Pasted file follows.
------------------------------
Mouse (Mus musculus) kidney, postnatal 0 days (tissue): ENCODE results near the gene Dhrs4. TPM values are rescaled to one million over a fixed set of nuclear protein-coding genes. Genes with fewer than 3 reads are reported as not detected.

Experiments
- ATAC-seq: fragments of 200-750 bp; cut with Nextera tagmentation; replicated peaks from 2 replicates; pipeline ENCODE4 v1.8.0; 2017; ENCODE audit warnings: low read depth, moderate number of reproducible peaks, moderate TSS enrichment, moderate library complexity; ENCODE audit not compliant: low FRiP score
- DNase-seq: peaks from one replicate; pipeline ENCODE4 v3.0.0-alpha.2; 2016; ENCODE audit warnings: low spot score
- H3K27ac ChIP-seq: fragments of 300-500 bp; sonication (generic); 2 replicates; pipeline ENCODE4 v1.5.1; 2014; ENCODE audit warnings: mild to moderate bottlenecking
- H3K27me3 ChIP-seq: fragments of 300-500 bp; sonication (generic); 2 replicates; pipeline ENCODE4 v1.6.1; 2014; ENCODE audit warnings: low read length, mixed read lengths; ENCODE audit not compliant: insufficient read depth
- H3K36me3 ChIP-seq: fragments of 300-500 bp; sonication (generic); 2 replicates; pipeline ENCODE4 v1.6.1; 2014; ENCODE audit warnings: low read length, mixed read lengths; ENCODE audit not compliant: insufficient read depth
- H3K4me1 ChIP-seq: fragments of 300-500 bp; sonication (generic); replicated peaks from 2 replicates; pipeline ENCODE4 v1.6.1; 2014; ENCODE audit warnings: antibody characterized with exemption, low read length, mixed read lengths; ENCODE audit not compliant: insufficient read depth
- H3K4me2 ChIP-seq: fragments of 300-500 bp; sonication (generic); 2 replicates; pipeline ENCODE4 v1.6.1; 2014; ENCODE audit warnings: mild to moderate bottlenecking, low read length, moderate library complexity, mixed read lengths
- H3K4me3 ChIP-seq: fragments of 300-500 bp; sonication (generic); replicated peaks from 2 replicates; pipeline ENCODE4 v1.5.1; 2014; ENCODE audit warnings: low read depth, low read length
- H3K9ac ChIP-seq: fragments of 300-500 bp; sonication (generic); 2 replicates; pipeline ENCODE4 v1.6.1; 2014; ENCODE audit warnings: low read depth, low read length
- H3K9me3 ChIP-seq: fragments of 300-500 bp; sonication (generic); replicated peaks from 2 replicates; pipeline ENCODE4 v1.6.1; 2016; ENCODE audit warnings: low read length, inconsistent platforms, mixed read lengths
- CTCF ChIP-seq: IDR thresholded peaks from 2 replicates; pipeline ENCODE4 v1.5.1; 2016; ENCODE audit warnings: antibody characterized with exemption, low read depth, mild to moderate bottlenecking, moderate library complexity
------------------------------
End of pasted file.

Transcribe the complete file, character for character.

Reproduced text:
Mouse (Mus musculus) kidney, postnatal 0 days (tissue): ENCODE results near the gene Dhrs4. TPM values are rescaled to one million over a fixed set of nuclear protein-coding genes. Genes with fewer than 3 reads are reported as not detected.

Experiments
- ATAC-seq: fragments of 200-750 bp; cut with Nextera tagmentation; replicated peaks from 2 replicates; pipeline ENCODE4 v1.8.0; 2017; ENCODE audit warnings: low read depth, moderate number of reproducible peaks, moderate TSS enrichment, moderate library complexity; ENCODE audit not compliant: low FRiP score
- DNase-seq: peaks from one replicate; pipeline ENCODE4 v3.0.0-alpha.2; 2016; ENCODE audit warnings: low spot score
- H3K27ac ChIP-seq: fragments of 300-500 bp; sonication (generic); 2 replicates; pipeline ENCODE4 v1.5.1; 2014; ENCODE audit warnings: mild to moderate bottlenecking
- H3K27me3 ChIP-seq: fragments of 300-500 bp; sonication (generic); 2 replicates; pipeline ENCODE4 v1.6.1; 2014; ENCODE audit warnings: low read length, mixed read lengths; ENCODE audit not compliant: insufficient read depth
- H3K36me3 ChIP-seq: fragments of 300-500 bp; sonication (generic); 2 replicates; pipeline ENCODE4 v1.6.1; 2014; ENCODE audit warnings: low read length, mixed read lengths; ENCODE audit not compliant: insufficient read depth
- H3K4me1 ChIP-seq: fragments of 300-500 bp; sonication (generic); replicated peaks from 2 replicates; pipeline ENCODE4 v1.6.1; 2014; ENCODE audit warnings: antibody characterized with exemption, low read length, mixed read lengths; ENCODE audit not compliant: insufficient read depth
- H3K4me2 ChIP-seq: fragments of 300-500 bp; sonication (generic); 2 replicates; pipeline ENCODE4 v1.6.1; 2014; ENCODE audit warnings: mild to moderate bottlenecking, low read length, moderate library complexity, mixed read lengths
- H3K4me3 ChIP-seq: fragments of 300-500 bp; sonication (generic); replicated peaks from 2 replicates; pipeline ENCODE4 v1.5.1; 2014; ENCODE audit warnings: low read depth, low read length
- H3K9ac ChIP-seq: fragments of 300-500 bp; sonication (generic); 2 replicates; pipeline ENCODE4 v1.6.1; 2014; ENCODE audit warnings: low read depth, low read length
- H3K9me3 ChIP-seq: fragments of 300-500 bp; sonication (generic); replicated peaks from 2 replicates; pipeline ENCODE4 v1.6.1; 2016; ENCODE audit warnings: low read length, inconsistent platforms, mixed read lengths
- CTCF ChIP-seq: IDR thresholded peaks from 2 replicates; pipeline ENCODE4 v1.5.1; 2016; ENCODE audit warnings: antibody characterized with exemption, low read depth, mild to moderate bottlenecking, moderate library complexity